It was a back-street affair – enjoyed by all young boys, without exception. Long before we had seen the game being played properly or had stepped on the green turf we had become experts at it. Cricket! Lovely cricket!
And I have to shake my head incredulously now when I hear people talking wistfully about kids in the 1950s having such varied and adventurous times, climbing trees and running through the woods.
What woods? There weren’t any where I lived in Pellon. And anyway, why weren’t they playing cricket? If they’d lived down Blackwood Grove, which sounds rustic but wasn’t, they would have been fielding, batting and bowling all day long. All year round. That’s what we did. All we knew. All we wanted to know.
We even had out very own floodlights in the slim, elegant form of Victorian gaslights which sometimes had to be kick-started so that play could continue on raw winter nights.
The game itself took place in something like a long, narrow corridor, bounded on either side by the walls of the back yards, and just wide enough for the horse-drawn milkcart to get through.
This shape imposed its own rules and style. It also had the priceless merit of encouraging young batsmen to play straight, because a cross-batted stroke would get you out – if caught one-handed off the wall.
In any case, pipe-smoking spectators, sitting on their steps, would constantly drum in the absolute need to play, wherever possible, the forward defensive stroke.
This was the way Leonard batted. Leonard (never abbreviated to Len), or Sir Leonard Hutton, to give the great Yorkshire and England opening batsman his grander title, was the watchword on everyone’s lips.
We’d never seen him and knew him only as that tanned, handsome-looking, square-jawed face of cigarette-card fame. But we sensed he was to be revered and that we must tug our caps down on the left side, as he did, to shield our eyes – even in darkest winter – against any glare that might cost us our wicket.
I remember once knotting a white hand-kerchief round my neck in imitation of another cigarette-card star and being roundly rebuked by my father for this affectation. I learned later that only “gentlemen” cricketers did that, as some kind of badge of their amateur status. Professionals didn’t!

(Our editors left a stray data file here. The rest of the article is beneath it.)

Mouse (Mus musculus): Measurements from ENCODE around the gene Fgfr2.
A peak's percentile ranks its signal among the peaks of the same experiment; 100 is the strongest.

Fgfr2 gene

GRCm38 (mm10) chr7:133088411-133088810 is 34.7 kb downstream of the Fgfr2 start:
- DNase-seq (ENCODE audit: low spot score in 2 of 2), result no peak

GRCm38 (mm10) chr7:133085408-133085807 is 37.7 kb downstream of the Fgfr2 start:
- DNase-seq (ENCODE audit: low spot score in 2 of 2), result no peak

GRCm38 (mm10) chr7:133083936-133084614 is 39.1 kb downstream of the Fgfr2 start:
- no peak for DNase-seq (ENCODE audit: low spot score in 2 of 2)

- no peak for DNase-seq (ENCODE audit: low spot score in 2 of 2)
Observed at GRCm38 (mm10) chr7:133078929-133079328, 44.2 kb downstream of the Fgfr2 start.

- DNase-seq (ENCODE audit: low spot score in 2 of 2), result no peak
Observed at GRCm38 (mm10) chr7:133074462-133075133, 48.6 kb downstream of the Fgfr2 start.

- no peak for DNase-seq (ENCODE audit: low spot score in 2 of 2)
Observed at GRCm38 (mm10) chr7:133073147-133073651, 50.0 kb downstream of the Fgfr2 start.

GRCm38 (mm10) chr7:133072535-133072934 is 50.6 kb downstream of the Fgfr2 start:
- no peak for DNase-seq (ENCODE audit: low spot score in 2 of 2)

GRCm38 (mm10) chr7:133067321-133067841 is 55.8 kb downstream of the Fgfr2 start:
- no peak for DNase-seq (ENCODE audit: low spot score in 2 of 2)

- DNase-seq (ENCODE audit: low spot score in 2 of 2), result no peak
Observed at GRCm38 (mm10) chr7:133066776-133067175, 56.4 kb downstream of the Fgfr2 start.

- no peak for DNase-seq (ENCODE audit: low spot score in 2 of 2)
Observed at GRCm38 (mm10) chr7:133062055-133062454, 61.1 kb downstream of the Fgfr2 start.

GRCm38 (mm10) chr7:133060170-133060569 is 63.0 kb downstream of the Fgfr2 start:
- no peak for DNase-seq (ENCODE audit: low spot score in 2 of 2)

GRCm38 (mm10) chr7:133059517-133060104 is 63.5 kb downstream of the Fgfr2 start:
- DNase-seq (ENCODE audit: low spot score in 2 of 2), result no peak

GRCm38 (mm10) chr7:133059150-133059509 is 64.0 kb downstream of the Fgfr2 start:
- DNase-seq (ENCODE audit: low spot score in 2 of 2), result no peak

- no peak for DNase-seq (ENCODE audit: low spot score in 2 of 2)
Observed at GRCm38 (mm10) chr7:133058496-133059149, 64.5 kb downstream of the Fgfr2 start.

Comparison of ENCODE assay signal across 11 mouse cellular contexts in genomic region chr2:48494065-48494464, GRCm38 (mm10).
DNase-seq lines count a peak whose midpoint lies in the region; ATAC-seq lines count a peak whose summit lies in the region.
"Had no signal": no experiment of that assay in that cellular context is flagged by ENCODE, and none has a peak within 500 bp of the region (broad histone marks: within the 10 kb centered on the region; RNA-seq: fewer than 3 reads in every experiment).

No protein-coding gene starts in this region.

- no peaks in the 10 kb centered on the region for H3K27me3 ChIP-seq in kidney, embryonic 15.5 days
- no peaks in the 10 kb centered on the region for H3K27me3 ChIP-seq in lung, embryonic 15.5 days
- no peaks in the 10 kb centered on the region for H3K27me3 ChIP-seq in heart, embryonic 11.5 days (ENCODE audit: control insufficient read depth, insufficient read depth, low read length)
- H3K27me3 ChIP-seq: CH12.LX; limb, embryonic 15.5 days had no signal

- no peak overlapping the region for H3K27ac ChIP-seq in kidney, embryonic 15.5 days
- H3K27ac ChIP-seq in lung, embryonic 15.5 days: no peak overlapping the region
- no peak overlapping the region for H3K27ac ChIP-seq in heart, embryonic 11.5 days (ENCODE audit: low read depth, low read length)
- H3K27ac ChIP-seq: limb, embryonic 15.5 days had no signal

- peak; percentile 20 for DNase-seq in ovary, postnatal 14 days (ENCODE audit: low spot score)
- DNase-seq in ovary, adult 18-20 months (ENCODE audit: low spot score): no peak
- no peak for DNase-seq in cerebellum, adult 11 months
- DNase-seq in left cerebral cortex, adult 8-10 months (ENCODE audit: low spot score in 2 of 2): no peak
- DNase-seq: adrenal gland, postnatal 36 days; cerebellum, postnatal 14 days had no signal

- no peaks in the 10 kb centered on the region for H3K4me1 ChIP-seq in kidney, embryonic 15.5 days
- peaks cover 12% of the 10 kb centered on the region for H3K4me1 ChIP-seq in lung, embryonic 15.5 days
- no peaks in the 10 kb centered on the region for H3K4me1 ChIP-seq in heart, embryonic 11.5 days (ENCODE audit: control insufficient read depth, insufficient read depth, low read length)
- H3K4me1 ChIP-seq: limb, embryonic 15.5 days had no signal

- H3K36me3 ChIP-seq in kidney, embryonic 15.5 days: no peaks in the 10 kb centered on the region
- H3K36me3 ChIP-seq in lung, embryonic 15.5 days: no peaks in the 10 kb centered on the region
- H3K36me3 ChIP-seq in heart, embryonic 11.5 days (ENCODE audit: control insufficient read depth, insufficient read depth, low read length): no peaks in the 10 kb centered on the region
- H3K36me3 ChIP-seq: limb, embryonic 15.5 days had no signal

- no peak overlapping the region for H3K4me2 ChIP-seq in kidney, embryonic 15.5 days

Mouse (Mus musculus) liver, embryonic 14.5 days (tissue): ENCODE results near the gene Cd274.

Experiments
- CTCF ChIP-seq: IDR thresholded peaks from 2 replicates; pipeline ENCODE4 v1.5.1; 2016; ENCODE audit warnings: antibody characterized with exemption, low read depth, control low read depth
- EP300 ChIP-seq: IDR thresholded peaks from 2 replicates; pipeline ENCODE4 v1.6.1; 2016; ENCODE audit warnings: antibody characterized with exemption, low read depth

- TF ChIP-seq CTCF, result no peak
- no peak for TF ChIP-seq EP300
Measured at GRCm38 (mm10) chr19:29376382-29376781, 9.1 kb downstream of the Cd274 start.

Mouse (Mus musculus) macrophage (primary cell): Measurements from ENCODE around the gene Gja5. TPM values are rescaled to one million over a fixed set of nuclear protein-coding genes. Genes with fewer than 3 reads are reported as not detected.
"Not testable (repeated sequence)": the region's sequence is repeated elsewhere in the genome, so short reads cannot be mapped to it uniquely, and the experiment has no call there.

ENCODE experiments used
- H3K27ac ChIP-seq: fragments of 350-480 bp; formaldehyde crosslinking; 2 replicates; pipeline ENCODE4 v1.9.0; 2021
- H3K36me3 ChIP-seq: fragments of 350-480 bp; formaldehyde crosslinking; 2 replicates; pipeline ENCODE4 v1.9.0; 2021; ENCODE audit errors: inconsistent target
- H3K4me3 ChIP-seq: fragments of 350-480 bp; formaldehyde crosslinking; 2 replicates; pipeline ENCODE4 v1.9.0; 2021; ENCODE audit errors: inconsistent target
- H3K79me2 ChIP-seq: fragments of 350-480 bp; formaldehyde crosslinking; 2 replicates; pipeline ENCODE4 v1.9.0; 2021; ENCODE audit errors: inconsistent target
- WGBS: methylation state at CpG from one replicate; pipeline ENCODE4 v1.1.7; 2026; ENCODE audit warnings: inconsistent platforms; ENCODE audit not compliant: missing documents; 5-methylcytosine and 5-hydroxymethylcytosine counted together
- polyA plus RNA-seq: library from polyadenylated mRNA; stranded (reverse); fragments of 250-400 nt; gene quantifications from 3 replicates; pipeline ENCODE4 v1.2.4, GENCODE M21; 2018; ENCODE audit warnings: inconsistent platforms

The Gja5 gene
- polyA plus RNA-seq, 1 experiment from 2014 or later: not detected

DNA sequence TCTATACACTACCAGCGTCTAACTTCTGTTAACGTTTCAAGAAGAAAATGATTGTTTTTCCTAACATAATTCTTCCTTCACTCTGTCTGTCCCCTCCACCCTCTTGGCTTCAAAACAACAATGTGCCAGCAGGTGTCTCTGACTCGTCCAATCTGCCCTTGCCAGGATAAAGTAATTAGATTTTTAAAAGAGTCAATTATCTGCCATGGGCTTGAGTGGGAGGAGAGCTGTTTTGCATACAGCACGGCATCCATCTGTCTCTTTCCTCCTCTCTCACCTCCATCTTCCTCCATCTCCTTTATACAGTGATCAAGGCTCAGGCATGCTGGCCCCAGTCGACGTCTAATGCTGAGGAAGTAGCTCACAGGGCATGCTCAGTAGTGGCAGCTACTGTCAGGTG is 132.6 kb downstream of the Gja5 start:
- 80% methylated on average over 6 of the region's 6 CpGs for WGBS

I was seven years old when I finally got my first innings and I can still remember the heady pleasure of surviving five balls before being (harshly) given out LBW by the older, bigger bowler.
This was rather more successful than my second knock some weeks later. Elders had always told me that if the ball was going wide to leave it alone (like Leonard did).
Our stumps consisted of a wooden packing case and what it lacked in height it more than made up for in width. It was not a wise choice, then, to leave the first ball alone and I duly bagged my first golden duck – the first of many.
Actually, I’d been fielding, watching, waiting and hoping, for something like three years, always being overlooked or elbowed out whenever the scramble for next-man-in occurred.
It was eventually one of the girls who sat on the walls watching – a lovely, kindly Rita, as I recall – who drew attention to the fact I never got a look in and it was high time I did.
I remember, too, my first attempt at bowl-ing and the gales of laughter that greeted my stuttering run-up and round-arm delivery. This had me deserting my post at long on, sneaking away in shame to the other side of the terraced houses, where I could practise on my own, bowling a tennis ball against a wall in the playground of the local school, Battinson Road Junior.
This, incidentally, was the grand venue for the evening matches, noisy affairs, played between teenage boys, fathers and grandfathers, which sometimes attracted quite a crowd.
As the years passed I gradually grew in stature as well as size and became one of the boys grabbing the bat and hogging the bowling. Those older than me had moved on, switched from back street to front street, taking their swagger with them and quickly losing it in the big league.
Now, looking back more than half a century, certain things amaze me. I find it strange in these modern, pluralistic times that no boys back then ever thought of doing anything but laikin’ cricket. (We never played cricket, by the way, but always laiked, using the Old Norse word that survived in Yorkshire dialect.)
I marvel, also, that we never broke a window. Even the greatest of sloggers always seemed to have the happy knack of avoiding glass with their enormous hits.
It also now seems remarkable that our little world was so self-enclosed. It was our street and our pitch and no one else’s. Boys were playing similarly in all the streets of Halifax, I suppose, but were content to stay in their own midden. And would have been given short shrift had they ventured into ours.
I remember, too, that the bat was always the same. Who actually owned it and where it resided overnight remains a mystery. And we only ever lost one ball, when it spiralled on to the roof and lodged in the guttering.
I don’t see any street cricket going on these days. Mostly I see kids plinky-plonking on all manner of electric gadgets, preparing themselves to be the plinky-plonkers of the future, no doubt. My generation had a different kind of uniformity. We all lived and breathed – the great game.
And if it taught me one thing, it was that every innings comes to an end and life’s too short to waste in simulating “virtual reality”. I have a feeling Leonard would have agreed.
By Andrew Liddle, of Clayton Heights, near Queensbury.